A new set of anti-drug-drive laws will come into effect in England and Wales on March 2, including limits for cannabis and cocaine levels.
There will also be a new campaign to make drivers aware of the new limits and it will be targeted at young male drivers who are the most at risk from this type of illegal driving.
So are you as clued up on the new drug-driving limits for motorists that now exist?
Police can already prosecute motorists caught driving under the influence of drugs, even forms of medication that may be prescribed for health reasons. But the new rules, which are set to come into force on March 2nd, will introduce specified limits for 16 drugs – in the same way that some forms of alcohol are.
There are guidelines of course and safety nets are in place as the Government decided against a zero limit due to the fact that certain medicines can be absorbed in the body and produce traceable effects.
They also didn’t want to risk penalising drivers for accidental exposure to drugs, such as inhaling cannabis smoke in a public place.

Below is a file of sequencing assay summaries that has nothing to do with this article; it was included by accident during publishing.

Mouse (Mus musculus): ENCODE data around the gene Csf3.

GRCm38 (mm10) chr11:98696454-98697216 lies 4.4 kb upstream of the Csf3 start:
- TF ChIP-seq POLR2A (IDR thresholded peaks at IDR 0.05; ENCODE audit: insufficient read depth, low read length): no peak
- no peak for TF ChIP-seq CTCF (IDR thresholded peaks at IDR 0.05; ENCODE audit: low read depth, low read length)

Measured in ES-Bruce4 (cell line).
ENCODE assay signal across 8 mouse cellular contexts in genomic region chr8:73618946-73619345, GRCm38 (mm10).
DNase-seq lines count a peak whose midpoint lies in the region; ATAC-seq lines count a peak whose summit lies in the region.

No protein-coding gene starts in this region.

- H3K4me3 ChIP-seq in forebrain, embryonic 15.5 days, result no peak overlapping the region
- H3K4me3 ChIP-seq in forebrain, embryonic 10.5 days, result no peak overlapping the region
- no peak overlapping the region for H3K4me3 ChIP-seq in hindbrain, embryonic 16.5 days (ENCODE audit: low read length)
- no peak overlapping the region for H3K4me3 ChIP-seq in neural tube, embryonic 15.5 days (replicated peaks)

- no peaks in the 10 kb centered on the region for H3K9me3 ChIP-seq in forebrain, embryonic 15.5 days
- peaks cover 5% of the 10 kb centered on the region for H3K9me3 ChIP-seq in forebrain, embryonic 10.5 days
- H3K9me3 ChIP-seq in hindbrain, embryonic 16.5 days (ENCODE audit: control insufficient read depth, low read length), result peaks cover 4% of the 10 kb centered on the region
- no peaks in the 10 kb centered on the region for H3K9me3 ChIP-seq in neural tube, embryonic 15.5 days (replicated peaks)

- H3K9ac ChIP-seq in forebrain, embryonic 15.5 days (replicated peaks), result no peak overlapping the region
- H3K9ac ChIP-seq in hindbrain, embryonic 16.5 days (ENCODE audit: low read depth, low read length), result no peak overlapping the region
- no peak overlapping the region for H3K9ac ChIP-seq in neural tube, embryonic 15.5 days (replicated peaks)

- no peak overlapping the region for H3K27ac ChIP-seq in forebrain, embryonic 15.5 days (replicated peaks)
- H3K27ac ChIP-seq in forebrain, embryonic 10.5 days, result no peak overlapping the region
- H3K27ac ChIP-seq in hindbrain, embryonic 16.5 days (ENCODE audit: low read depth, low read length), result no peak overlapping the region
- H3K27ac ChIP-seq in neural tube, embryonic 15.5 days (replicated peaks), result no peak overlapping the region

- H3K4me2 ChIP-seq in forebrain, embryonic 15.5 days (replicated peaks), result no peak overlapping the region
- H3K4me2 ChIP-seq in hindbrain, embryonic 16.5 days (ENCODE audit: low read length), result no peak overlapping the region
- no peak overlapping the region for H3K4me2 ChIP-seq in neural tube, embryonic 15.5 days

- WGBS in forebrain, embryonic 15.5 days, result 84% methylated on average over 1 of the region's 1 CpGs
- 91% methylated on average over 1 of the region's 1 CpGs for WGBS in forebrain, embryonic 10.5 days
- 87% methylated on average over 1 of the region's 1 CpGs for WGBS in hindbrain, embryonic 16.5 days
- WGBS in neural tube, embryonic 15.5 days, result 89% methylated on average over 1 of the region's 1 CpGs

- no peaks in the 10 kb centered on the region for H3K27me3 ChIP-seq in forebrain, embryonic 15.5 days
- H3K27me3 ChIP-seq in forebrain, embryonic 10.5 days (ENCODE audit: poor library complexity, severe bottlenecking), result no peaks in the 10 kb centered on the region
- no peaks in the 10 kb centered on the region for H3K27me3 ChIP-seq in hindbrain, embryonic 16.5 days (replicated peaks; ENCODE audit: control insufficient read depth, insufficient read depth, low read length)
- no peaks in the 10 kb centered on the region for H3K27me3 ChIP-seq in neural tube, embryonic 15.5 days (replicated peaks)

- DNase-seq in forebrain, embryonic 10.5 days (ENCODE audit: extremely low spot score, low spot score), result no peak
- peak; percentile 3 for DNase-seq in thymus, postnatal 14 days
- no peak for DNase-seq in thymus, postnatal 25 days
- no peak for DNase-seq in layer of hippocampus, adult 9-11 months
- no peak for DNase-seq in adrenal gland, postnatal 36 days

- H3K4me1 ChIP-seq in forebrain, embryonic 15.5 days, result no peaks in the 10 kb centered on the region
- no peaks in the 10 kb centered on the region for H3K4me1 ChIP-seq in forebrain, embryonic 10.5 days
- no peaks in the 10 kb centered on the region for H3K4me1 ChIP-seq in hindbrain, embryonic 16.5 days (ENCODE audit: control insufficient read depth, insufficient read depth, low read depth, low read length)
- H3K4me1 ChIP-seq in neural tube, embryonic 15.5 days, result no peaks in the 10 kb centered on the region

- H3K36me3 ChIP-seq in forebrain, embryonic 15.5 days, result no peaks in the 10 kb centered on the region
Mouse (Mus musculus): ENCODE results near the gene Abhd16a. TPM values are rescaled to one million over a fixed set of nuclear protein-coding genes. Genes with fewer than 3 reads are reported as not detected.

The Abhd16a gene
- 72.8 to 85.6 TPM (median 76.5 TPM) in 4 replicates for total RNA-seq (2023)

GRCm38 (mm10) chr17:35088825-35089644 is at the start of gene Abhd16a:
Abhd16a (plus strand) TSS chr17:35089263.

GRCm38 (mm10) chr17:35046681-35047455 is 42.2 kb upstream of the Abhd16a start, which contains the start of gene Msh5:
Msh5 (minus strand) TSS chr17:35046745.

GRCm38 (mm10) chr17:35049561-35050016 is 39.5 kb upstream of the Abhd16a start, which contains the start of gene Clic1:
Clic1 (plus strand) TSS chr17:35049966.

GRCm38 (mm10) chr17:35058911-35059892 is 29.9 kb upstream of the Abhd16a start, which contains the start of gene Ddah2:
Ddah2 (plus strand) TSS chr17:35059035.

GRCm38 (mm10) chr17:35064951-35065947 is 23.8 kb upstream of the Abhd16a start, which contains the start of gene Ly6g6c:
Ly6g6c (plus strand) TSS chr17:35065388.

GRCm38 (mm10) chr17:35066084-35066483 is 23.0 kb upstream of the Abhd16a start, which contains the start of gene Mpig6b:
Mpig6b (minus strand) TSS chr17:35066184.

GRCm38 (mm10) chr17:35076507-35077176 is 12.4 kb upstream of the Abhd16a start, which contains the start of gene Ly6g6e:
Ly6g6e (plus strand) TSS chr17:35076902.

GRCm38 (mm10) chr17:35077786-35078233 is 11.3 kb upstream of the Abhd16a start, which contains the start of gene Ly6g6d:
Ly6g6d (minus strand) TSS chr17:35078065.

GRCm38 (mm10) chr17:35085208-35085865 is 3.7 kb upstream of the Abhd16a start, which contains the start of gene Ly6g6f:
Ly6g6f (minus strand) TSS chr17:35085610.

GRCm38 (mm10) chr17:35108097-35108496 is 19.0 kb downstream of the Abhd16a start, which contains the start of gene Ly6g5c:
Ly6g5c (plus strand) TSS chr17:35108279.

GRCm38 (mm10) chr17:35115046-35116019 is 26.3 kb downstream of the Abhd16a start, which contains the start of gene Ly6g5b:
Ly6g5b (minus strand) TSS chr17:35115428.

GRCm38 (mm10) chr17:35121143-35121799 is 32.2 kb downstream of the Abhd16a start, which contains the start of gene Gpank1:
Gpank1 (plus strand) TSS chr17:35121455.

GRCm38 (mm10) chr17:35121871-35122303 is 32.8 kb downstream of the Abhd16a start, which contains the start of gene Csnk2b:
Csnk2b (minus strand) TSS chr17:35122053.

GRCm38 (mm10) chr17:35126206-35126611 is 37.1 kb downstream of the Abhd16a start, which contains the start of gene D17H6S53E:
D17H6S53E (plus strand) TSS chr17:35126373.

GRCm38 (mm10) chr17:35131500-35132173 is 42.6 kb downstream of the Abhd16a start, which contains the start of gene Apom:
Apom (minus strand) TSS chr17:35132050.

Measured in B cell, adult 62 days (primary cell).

If you’re convicted of drug-driving you’ could face anything from a minimum one-year driving ban, a fine of up to £5,000 and of course a criminal record.
So if you are a driver and take prescription medicine, it may be helpful to know your limits before you get behind the wheel.
- Benzoylecgonine (cocaine) – 50 micrograms per litre of blood (mg/L)
- Cocaine – 10mg/L
- Delta-9-Tetrahydrocannabinol (cannabis and cannabinol) – 2mg/L
- Ketamine – 20mg/L
- LSD – 1mg/L
- Methylamphetamine – 10mg/L
- MDMA (ecstasy) – 10mg/L
- Heroin and diamorphine – 5mg/L
- Clonazepam (used to treat seizures and panic disorder) – 50mg/L
- Diazepam (anti-anxiety) – 550mg/L
- Flunitrazepam (Rohypnol – sedative) – 300mg/L
- Lorazepam (anti-anxiety) – 100mg/L
- Methadone (heroin substitute) – 500mg/L
- Morphine (pain relief) – 80mg/L
- Oxazepam (anti-anxiety) – 300mg/L
- Temazepam (anti-anxiety and sedative) – 1,000mg/L